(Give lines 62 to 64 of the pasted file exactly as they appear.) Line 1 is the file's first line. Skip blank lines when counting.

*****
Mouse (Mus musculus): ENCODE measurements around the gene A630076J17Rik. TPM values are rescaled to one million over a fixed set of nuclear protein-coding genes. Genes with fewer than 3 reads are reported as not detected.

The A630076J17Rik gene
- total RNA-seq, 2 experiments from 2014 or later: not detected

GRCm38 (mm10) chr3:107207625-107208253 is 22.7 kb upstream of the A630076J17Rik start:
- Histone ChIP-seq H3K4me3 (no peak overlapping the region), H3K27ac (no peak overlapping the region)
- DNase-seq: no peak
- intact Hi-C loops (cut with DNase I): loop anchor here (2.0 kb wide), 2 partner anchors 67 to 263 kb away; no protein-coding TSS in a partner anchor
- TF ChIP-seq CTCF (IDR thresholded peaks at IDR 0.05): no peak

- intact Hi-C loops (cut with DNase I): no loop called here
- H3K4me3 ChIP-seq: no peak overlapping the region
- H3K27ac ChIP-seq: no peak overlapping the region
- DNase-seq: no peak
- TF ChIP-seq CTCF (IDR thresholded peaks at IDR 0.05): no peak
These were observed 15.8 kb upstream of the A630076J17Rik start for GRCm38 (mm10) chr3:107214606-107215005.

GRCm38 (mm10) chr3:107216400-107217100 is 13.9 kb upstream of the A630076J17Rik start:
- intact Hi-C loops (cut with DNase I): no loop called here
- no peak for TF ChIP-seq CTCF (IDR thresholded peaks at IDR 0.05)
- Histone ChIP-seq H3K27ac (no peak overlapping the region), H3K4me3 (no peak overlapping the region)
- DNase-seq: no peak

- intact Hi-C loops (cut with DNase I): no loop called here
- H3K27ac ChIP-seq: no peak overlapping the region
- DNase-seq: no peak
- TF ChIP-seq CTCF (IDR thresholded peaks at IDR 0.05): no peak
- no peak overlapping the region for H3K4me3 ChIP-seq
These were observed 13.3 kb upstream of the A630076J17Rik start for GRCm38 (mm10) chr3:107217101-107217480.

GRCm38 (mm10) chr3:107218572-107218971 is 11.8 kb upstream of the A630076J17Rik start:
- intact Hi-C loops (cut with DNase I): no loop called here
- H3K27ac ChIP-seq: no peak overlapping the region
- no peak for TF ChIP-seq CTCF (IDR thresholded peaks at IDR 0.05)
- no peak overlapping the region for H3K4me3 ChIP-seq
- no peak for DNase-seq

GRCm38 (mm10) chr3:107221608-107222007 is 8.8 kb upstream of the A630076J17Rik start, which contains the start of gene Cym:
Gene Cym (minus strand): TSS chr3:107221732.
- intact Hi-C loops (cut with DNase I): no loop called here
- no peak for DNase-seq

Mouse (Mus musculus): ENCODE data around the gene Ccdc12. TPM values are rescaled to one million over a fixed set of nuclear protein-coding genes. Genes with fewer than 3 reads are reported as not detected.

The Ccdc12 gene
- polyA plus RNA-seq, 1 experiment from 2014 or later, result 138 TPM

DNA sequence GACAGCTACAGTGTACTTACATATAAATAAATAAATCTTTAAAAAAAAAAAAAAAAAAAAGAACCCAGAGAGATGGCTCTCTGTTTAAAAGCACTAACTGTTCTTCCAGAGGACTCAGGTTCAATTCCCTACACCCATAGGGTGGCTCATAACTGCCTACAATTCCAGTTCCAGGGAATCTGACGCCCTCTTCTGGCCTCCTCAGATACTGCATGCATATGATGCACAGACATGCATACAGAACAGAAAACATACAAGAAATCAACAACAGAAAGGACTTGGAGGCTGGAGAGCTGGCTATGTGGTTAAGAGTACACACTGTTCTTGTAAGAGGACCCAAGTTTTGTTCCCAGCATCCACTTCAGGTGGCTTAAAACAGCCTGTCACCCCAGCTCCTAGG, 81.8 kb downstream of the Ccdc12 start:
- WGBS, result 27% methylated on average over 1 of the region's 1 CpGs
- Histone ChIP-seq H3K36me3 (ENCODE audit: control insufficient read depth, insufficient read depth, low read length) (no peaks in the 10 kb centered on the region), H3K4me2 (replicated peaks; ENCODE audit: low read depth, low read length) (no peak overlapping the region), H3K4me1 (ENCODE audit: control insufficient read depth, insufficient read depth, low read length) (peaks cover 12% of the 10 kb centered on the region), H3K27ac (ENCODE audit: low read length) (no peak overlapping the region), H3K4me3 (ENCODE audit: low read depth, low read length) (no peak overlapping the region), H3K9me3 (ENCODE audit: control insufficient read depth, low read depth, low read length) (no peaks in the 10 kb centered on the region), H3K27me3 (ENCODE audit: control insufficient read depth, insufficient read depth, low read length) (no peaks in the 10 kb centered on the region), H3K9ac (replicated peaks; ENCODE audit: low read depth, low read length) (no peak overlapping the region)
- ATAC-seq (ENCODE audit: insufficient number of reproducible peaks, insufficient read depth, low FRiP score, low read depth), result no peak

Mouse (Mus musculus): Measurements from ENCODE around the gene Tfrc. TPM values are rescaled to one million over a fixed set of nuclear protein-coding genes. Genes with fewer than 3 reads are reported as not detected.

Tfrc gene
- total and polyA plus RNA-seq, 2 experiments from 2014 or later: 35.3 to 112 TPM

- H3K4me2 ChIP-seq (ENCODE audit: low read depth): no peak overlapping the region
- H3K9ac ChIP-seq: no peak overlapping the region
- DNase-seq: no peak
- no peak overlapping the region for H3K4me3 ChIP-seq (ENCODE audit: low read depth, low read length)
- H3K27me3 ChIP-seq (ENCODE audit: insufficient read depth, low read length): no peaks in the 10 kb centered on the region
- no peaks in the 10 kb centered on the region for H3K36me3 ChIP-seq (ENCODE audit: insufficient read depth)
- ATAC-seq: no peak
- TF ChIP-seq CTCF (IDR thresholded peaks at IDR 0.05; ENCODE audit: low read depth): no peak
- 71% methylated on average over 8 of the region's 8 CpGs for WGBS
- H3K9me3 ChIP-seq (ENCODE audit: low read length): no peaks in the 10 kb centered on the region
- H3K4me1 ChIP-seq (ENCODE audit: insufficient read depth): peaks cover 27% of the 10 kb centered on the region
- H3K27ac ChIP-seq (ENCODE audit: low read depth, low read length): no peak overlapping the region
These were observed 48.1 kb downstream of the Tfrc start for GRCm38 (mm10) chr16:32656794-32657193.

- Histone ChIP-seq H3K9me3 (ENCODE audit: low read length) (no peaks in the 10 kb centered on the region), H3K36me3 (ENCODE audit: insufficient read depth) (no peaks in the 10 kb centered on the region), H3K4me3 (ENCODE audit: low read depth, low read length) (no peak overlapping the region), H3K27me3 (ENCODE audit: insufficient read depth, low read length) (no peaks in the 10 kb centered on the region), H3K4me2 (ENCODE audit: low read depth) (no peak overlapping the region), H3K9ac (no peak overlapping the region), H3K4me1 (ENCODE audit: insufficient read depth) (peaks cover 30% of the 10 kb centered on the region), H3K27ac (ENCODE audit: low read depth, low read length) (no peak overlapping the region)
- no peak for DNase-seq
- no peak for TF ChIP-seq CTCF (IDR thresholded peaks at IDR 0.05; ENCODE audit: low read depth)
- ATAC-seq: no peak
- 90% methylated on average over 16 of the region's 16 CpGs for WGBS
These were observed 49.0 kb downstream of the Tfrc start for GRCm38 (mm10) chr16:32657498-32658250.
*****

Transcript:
- ATAC-seq: no peak
- 90% methylated on average over 16 of the region's 16 CpGs for WGBS
These were observed 49.0 kb downstream of the Tfrc start for GRCm38 (mm10) chr16:32657498-32658250.